bending, stooping, walking, and standing. See
Plaintiff's Deposition, p. 67. Plaintiff further
contends that Dr. Buncher corroborated his limitations in the
work status form with return to work restrictions starting on
March 3, 2016. As noted, the restrictions on this form
include left hand work only, no lifting, no repeated
bending/stooping, and no continual
standing/walking/sitting/chairs. See Court Docket
No. 24-2, p. 2. No indication is given on the form as to
whether these were temporary or permanent restrictions, and
when Plaintiff was asked in his deposition if “Dr.
Woodward” told him whether these restrictions were
temporary or permanent, Plaintiff testified that he did not
remember. He did testify that his injury still bothers him on
his left-hand side and that his left arm is very weak along
with his shoulder and neck. See Plaintiff's
Deposition, pp. 53-54. However, the evidence shows that
on February 22, 2017, Plaintiff completed a post-employment
medical questionnaire with H&J Contracting of SC, LLC,
which had numerous inquiries including, but not limited to, a
series of questions, including, but not limited to:
“Any permanent physical condition which constitutes a
20% impairment of a member or of the body as a whole? Any
injury, operation or any disability not mentioned in the
above questions, one or more back injuries or a disease
process resulting in disability over a total of 120
days?”, to which Plaintiff responded “no”.
In addition, in response to the question: “Do you have
or have you ever had” a variety of cited injuries or
medical conditions, the only injuries Plaintiff listed were
“military injury/healed”. He also stated that he
had no permanent physical impairments as a result of any
prior industrial accident. See Court Docket No.
24-18. Therefore, the evidence reflects that Plaintiff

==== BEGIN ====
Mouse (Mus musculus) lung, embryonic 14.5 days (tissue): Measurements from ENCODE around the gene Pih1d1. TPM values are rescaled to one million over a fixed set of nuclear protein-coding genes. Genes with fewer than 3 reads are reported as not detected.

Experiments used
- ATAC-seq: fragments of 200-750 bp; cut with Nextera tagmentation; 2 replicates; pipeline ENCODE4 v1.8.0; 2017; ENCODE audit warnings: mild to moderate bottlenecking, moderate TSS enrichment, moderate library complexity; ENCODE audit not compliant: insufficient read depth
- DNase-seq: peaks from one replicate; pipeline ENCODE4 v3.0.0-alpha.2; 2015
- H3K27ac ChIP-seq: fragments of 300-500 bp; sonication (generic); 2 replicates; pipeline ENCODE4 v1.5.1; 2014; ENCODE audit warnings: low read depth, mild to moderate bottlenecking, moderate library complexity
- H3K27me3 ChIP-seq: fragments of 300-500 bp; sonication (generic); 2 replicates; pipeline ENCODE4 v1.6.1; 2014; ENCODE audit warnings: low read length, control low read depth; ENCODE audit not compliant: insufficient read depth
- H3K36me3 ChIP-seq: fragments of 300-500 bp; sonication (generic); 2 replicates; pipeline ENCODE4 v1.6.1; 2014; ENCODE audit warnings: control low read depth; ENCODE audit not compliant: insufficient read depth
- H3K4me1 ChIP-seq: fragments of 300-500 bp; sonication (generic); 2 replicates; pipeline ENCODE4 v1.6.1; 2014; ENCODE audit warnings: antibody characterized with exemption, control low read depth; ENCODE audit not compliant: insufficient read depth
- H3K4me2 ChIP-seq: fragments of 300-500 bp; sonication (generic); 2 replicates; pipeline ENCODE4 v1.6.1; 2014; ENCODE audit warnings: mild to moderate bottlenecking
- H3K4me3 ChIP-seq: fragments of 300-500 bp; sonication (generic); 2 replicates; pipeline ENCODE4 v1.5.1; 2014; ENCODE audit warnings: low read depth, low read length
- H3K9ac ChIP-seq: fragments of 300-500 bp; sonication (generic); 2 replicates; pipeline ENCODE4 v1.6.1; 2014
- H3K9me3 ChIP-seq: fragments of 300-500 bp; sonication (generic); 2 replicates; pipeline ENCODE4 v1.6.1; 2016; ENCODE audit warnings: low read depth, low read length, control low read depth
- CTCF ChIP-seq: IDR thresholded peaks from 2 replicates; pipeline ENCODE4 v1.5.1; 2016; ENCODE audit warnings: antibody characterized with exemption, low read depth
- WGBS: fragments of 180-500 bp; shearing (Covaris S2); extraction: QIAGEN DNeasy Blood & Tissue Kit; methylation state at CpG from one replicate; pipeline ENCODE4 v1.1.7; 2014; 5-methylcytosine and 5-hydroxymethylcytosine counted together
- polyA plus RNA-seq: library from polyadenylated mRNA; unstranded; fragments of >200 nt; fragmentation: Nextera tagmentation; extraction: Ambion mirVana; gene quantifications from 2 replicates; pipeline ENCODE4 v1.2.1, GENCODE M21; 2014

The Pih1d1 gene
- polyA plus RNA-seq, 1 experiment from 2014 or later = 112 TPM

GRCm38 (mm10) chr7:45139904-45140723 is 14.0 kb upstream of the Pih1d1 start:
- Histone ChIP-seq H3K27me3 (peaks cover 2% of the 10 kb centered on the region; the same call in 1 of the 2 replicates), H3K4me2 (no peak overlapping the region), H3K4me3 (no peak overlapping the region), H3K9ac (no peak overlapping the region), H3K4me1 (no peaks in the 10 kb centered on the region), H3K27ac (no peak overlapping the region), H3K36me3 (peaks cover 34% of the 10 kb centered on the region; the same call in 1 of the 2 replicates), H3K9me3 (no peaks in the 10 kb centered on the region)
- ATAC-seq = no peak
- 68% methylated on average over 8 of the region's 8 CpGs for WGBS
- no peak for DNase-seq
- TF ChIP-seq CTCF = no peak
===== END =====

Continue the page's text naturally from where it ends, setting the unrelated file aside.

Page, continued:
himself represented that he did not have any permanent
injuries or impairment.
arguing that Plaintiff did not have a
“disability” under the statute, Defendant relies
heavily on the Fourth Circuit's holding in Reynolds
v. American Nat'l Red Cross, 701 F.3d 143
(4th Cir. 2012), where the Plaintiff, who had a
fifteen pound weight limitation, was found not to be under a
disability. However, the Defendant acknowledges that the
Reynolds Court found that the ADAAA was not
retroactive, and that Plaintiff Reynolds' determination
of non-disability was under the pre- ADAAA
standards. See Defendant's Memorandum
in Support of Summary Judgment, p. 9. As was previously
The ADAAA . . . was enacted “with the explicit purpose
of broadening the protections of the [ADA] and rejecting
certain Supreme Court law interpreting the ADA's
definition of disability.” Marsh v. Terra Int'l
(Oklahoma), Inc., 122 F.Supp.3d 1267, 1276-77 (N.D.
Okla. 2015) (citing Pub.L. No. 110-325, 122 Stat. 3553);
see Crowell [v. Denver Health and Hosp.
Authority], 572 Fed.Appx. [650, ] 658 [(10th
Cir. 2014)](quoting 42 U.S.C. § 12102(4)(A)) which
states that “[t]he definition of disability in this
chapter shall be construed in favor of broad coverage ...to
the maximum extent permitted by the terms of this
chapter”); see Carter [v. Pathfinder Energy Servs.
Inc.], 662 F.3d [1134, ] 1144 [(10th Cir.
2011)](“Congress amended the ADA in 2008 to correct
what it viewed as an overly restrictive interpretation of the
statute's terms that had been adopted by the Supreme
Court in [Sutton v. United Air Lines, Inc., 527 U.S.
471 (19');">1999) and Toyota Motor Mfg., Ky., Inc. v.
Williams, 534 U.S. 184 (2002) ].”) (internal
quotation marks omitted); Allen v. SouthCrest Hosp.,
455 Fed.Appx. 827, 834 (10th Cir. 2011) (discussing the
“more favorable definition of disability as clarified
by the [ADAAA] and applied in the new regulations promulgated
under the ...